I Am West Georgia
Name: Deirdre Haywood-Rouse
Job title: Program Coordinator at the Office of Institutional Diversity.
What I really do: Learn on a daily basis from all at UWG!
Years at UWG: Employed since 1998.
Before UWG, I: Worked in the area of social services with individuals our society usually considered outcast: persons living with HIV/AIDS, homeless women, abused women, those who are chronically mentally ill and senior citizens.
I came to UWG because: I had the opportunity to teach a subject I love: gerontology!
I was born in: Raleigh, NC.
Family members are: Charlie, Chaturia and Camaray.
People describe me as: Friendly.
Most colleagues don’t know that: I love cartoons with a message, like Avatar: The Last Airbender.
Favorite things to do: Spend time with my family, read, listen to music, dance, fish, photography, volunteer, sports (especially basketball and track and field) and partake in delicious food.
Favorite quote: When spider webs unite they can tie up a lion (Ethiopian proverb).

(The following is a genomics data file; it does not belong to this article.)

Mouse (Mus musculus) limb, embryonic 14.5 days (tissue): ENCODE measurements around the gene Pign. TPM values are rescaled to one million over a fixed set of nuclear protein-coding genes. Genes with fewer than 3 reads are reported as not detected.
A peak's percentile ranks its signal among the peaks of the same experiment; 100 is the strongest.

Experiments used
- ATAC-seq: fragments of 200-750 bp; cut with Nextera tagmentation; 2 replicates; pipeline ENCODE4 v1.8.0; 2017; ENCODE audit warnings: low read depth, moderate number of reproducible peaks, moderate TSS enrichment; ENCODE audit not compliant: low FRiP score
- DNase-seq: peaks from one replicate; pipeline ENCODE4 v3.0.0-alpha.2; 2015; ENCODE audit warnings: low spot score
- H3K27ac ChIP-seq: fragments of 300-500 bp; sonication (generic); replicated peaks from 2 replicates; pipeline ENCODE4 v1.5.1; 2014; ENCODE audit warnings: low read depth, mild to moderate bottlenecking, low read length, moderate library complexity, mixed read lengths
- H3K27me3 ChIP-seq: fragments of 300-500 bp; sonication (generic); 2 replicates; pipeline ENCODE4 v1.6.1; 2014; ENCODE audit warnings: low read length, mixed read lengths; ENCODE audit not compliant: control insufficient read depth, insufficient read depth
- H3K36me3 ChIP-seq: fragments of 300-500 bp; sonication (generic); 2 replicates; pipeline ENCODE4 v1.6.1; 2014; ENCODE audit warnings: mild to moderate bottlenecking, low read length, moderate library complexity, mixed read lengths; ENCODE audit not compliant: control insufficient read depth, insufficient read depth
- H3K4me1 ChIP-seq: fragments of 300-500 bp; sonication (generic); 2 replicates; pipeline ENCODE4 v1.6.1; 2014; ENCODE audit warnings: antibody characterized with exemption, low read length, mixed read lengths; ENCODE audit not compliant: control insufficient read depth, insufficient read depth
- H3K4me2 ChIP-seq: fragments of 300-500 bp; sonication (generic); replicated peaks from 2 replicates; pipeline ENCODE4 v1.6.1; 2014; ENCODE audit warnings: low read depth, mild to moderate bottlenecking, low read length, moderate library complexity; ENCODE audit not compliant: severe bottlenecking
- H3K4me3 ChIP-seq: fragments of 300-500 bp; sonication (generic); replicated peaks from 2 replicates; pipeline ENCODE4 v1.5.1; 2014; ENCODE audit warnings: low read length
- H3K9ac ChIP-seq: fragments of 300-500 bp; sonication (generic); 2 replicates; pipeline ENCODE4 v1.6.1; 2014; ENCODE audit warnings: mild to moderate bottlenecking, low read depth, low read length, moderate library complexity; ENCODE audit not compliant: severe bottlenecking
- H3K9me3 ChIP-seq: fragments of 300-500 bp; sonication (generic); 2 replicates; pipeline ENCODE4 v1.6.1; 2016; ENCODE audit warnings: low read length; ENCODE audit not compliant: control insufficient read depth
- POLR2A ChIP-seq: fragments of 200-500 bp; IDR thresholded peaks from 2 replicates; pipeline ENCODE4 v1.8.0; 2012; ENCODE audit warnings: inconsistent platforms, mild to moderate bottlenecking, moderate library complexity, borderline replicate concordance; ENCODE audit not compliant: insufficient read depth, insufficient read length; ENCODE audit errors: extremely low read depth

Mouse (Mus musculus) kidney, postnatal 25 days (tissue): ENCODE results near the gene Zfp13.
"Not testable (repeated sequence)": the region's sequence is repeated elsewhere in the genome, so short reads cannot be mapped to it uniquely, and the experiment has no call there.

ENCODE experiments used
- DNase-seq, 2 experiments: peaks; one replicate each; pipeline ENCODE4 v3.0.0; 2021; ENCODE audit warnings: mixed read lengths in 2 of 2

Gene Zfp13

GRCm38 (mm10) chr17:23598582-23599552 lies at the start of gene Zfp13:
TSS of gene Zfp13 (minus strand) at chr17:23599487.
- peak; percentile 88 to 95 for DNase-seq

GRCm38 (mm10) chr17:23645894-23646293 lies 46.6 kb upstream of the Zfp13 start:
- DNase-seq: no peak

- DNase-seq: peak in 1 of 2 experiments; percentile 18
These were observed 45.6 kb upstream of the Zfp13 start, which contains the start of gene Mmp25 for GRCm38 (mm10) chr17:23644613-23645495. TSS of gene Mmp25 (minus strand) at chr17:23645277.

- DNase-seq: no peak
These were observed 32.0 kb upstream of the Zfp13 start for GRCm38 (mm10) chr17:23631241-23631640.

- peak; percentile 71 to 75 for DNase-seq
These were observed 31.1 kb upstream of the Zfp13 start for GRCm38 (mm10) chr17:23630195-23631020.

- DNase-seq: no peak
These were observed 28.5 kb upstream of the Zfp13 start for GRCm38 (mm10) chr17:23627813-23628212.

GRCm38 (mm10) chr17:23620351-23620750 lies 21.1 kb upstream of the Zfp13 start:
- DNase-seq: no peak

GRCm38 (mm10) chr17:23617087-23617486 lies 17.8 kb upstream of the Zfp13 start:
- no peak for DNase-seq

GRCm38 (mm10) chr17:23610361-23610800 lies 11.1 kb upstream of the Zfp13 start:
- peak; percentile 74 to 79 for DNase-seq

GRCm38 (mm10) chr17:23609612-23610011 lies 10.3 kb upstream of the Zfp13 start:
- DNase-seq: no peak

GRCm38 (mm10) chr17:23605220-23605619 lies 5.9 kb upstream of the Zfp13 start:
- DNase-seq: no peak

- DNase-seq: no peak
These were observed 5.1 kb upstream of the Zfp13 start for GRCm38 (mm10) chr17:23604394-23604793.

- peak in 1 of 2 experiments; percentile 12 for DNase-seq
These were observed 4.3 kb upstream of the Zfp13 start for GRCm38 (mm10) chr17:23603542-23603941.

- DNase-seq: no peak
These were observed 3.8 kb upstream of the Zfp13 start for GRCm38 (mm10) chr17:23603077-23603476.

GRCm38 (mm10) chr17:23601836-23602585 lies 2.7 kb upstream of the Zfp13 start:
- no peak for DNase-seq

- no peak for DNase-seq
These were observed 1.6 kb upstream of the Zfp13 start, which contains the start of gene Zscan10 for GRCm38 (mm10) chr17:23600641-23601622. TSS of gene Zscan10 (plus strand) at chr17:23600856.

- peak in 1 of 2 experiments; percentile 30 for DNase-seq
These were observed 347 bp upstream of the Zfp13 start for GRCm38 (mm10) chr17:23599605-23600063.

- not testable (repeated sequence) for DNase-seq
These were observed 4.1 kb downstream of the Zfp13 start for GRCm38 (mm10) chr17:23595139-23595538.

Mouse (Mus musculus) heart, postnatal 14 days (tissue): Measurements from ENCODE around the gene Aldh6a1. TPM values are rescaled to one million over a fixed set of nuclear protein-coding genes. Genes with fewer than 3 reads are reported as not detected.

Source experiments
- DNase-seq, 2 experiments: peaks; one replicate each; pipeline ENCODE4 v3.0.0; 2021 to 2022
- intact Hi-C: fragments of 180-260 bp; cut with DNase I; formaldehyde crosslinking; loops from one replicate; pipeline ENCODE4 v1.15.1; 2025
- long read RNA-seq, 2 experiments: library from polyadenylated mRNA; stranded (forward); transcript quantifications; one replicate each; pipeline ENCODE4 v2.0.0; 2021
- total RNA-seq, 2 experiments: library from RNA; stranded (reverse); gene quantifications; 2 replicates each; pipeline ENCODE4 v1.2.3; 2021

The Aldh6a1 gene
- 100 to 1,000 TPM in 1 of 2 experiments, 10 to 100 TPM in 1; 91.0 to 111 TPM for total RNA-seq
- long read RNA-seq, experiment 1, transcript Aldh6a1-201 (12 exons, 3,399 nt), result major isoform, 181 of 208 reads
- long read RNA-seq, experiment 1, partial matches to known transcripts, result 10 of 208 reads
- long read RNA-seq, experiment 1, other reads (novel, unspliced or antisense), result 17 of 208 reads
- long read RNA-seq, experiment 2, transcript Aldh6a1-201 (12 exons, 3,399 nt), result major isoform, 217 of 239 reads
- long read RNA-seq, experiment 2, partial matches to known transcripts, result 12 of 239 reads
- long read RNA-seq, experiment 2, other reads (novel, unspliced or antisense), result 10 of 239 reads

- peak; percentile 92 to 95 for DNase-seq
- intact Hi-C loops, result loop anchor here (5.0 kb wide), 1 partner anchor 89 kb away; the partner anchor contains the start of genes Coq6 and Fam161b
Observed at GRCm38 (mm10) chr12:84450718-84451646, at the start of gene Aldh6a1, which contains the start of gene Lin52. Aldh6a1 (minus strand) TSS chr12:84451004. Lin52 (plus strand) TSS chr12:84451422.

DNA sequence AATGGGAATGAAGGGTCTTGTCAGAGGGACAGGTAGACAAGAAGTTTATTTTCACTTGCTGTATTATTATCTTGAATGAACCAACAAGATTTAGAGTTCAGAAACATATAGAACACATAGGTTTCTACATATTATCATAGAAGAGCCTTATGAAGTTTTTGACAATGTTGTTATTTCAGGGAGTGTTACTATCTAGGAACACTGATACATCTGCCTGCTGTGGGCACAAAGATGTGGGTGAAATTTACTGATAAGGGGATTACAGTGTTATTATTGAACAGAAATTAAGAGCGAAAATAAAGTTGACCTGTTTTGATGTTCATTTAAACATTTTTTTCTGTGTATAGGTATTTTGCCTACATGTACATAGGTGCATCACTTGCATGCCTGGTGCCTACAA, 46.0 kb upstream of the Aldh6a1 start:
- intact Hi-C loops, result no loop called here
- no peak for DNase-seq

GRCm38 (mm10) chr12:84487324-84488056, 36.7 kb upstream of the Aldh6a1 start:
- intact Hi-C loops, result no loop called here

Proudest accomplishment so far: Having a family and continuing to strive to raise kids with my husband who contribute positively to society and not be a menace to the community.
Pet peeve: Some individuals' unwillingness to forgive.
Best advice ever received: “Always put God first and say thank you. People don’t have to do what they do for you." -- My grandmother.
Best advice for new faculty and staff: Don’t be afraid to introduce yourself to others outside your department since we all are working together in some capacity at UWG.
What I most want to contribute to students: To always have zeal for learning and to be willing to help others.
The book everyone should read: Their Eyes were Watching God.
The movie everyone should watch: "Do You Remember Love," "Road to Galveston" and “Cars.”
The person dead or alive I’d most like to meet: Ida B. Wells.
The place I’d love to travel to: Australia and Africa.
Although you didn’t ask, I’d like to tell you anyway: I love listening and learning from seasoned citizens. They have so much to offer if we only take a moment. Intergenerational contact is essential!
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